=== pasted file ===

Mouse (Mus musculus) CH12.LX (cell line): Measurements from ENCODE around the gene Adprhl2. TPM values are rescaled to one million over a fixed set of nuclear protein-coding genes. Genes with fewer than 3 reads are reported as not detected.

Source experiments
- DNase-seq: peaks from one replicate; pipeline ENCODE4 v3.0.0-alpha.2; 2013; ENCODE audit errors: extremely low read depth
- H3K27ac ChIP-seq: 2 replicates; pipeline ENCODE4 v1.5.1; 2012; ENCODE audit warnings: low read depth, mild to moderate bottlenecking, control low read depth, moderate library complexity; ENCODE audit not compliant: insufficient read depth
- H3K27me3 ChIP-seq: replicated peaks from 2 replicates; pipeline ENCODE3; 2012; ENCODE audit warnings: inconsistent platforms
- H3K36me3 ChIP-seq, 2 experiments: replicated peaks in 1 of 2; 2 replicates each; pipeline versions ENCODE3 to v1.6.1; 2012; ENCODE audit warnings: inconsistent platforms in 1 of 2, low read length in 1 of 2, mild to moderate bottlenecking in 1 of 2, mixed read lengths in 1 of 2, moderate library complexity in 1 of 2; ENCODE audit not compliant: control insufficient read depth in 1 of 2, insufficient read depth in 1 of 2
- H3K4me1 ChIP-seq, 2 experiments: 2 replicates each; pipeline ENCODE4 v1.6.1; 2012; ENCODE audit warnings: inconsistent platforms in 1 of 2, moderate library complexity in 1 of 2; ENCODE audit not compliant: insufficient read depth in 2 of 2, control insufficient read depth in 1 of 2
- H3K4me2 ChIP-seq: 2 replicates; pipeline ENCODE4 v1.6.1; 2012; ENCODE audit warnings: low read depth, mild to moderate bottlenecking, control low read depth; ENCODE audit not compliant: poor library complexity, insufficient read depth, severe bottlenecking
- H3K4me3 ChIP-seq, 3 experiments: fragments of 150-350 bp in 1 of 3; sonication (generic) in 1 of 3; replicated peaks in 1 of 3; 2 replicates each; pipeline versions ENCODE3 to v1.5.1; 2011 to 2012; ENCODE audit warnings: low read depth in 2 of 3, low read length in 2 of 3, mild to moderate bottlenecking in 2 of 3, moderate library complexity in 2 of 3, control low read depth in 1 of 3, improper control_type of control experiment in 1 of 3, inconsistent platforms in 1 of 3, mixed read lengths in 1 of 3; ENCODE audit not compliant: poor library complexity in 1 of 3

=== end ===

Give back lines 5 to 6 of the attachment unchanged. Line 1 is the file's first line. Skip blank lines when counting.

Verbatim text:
- H3K27me3 ChIP-seq: replicated peaks from 2 replicates; pipeline ENCODE3; 2012; ENCODE audit warnings: inconsistent platforms
- H3K36me3 ChIP-seq, 2 experiments: replicated peaks in 1 of 2; 2 replicates each; pipeline versions ENCODE3 to v1.6.1; 2012; ENCODE audit warnings: inconsistent platforms in 1 of 2, low read length in 1 of 2, mild to moderate bottlenecking in 1 of 2, mixed read lengths in 1 of 2, moderate library complexity in 1 of 2; ENCODE audit not compliant: control insufficient read depth in 1 of 2, insufficient read depth in 1 of 2